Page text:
The name of Colkittoch
often occurs in the history of the great rebellion in the reign of
Charles I. By some he is denominated Macdonald of Colkittoch, by others
Colkittoch, and by many he is confounded with his son. His name was Coll,
or Colle, Macdonald: he was a native of Ireland. His father was
Archibald Macdonell, who was an illegitimate son of the Earl of Antrim.
With the aid of his partisans, Coll took violent possession of the
island of Colonsay, one of the Hebrides, having driven away the Macfees,
who had held it for many centuries. Coll was denominated Kittoch, or,
more correctly, Ciotach, from his being left-handed. Coll had
distinguished himself in the unhappy disturbances in lreland, and when
Lord Antrim sent troops to Scotland as auxiliaries in the royal cause,
he served as an officer under his own son, Allister, or Alexander, who
had the chief command of the corps. The father and son were well
qualified for this service, both of them being well known in the
Highlands, and connected by blood or marriage with some of the best
families in that country.
Coll was noted for his strength and prowess, though tainted with the
cruelty too familiar to his countrymen at that time. He fought in all
the battles in which the Irish auxiliaries were engaged under Montrose;
he was also concerned in their plundering expeditions in Argyllshire,
where private revenge was unfortunately added to the horrors of war.
Many of the lyric compositions of those days extol his bravery and his
bloody vengeance on his antagonists, the Campbells, though it seems he
was on very friendly terms with some of that name.
Coll had possession of the Castle of Duntroon, and having placed a
garrison in it, he went to another quarter ; but in his absence it was
taken by stratagem. He was ignorant of this misfortune, and on his
return he steered his boat direct for the castle. His own piper was then
a prisoner there; and knowing his master’s boat, to warn him of his
danger, he played a tune which he composed for the purpose; and so
accurately did the sound correspond with the meaning, that Coll
understood the intention, and avoided the castle.
After the defeat of Montrose at Philiphaugh, and the retreat of his son
Alexander to Ireland, Coll was left in command of the castle of
Dunaovaig, the ancient seat of the Macdonalds of Islay. The garrison
consisted of 150 men; but the pipes which conveyed the water being cut
by the enemy, on the assurance of Sir David Leslie, who commanded the
parliamentary forces, Coll was induced to go out of the castle to hold
parley with his old friend Campbell of Dunstaffnage. Leslie basely broke
his word, and made Coll prisoner.
The Marquis of Argyle was
present on the occasion, and was blamed for this. After the Restoration,
when Argyle was brought to trial, he was accused of the heinous crime of
having ordered this garrison to be put on a rock, surrounded by the sea,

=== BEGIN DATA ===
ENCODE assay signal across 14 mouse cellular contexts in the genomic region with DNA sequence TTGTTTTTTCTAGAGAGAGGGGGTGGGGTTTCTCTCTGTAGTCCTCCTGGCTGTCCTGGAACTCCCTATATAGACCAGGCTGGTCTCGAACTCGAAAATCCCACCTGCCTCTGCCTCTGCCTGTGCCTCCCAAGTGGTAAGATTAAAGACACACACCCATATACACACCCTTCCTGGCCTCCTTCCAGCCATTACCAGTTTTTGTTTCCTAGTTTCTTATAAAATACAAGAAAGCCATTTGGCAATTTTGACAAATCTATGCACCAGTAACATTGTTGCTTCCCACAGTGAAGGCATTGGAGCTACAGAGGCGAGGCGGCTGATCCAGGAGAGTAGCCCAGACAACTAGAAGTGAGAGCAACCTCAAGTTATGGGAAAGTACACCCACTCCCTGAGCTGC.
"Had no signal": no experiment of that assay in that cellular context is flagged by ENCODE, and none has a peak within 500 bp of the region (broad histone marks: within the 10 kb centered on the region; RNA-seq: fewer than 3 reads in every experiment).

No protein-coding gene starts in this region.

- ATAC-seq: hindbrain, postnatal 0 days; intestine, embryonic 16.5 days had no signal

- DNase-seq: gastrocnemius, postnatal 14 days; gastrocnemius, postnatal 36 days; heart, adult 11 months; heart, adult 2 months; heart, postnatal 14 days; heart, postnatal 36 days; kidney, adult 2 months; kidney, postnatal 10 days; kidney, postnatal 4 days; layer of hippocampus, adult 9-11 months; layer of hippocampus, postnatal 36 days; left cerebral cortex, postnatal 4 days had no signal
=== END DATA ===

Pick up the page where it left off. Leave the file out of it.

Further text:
to perish without food or water. He denied all knowledge of any such
thing; and the proof on this point does not appear satisfactory, nor
could we find any tradition in that country of such an atrocious action.
Coll was committed to the custody of the captain of Dunstaffnage, in
whose castle he was confined, and the tower where he lay is still named
after him. That gentleman being no doubt sensible of the dishonourable
treatment his prisoner had received, gave him every possible indulgence.
He permitted Coll to walk about the place, but he had cause to repent
his lenity The Marquis of Argyle charged him with misconduct; and
dreading the well known severity of his chief, Dunstaffnage denied it.
Argyle swore that if Coll should be found at large, the captain would be
severely punished, and a messenger was despatched to ascertain the fact.
Dunstaffnage being at Inveraray at the time, ordered his foster-brother
to set off with all speed, and outrun the other, which he did; and on
coming in sight of the castle, he cried out, " Coll in irons ! Coll in
irons !" Coll was occupied in superintending the shearing of corn at the
time, and was the first who heard the cries. Conjecturing what the cause
might be, he instantly retired to his dungeon, and with his own hands
put on the irons. He was soon after this brought to trial before the
sheriff of Argyle, in the castle where he was confined. Maclean of
Ardgour, who originally had been on the royal side, was one of the jury;
and wishing to display his zeal for the republican cause, which, with
many others, be then espoused, asked Coll if he had been present at the
battle of Inverlochy; the prisoner boldy replied, "By my baptism! I was
so, carle, and did more service there than thyself." He was condemned to
die, and was executed, by hanging from the mast of his own boat, laid
across the cleft of a rock. [Coll's execution took place in 1647.] He
suffered death without dismay, requesting that his body might be laid so
near that of his friend, the captain of Dunstaffnage, that they might
exchange snuff-boxes in their graves; and this request was complied
with. The fate of Collkittoch was amply avenged : at the Restoration,
his death and sufferings formed some of the most serious and fatal
charges against the Marquis of Argyle. —" Traditions of the Western
Highlands,” in the London Literary Gazette.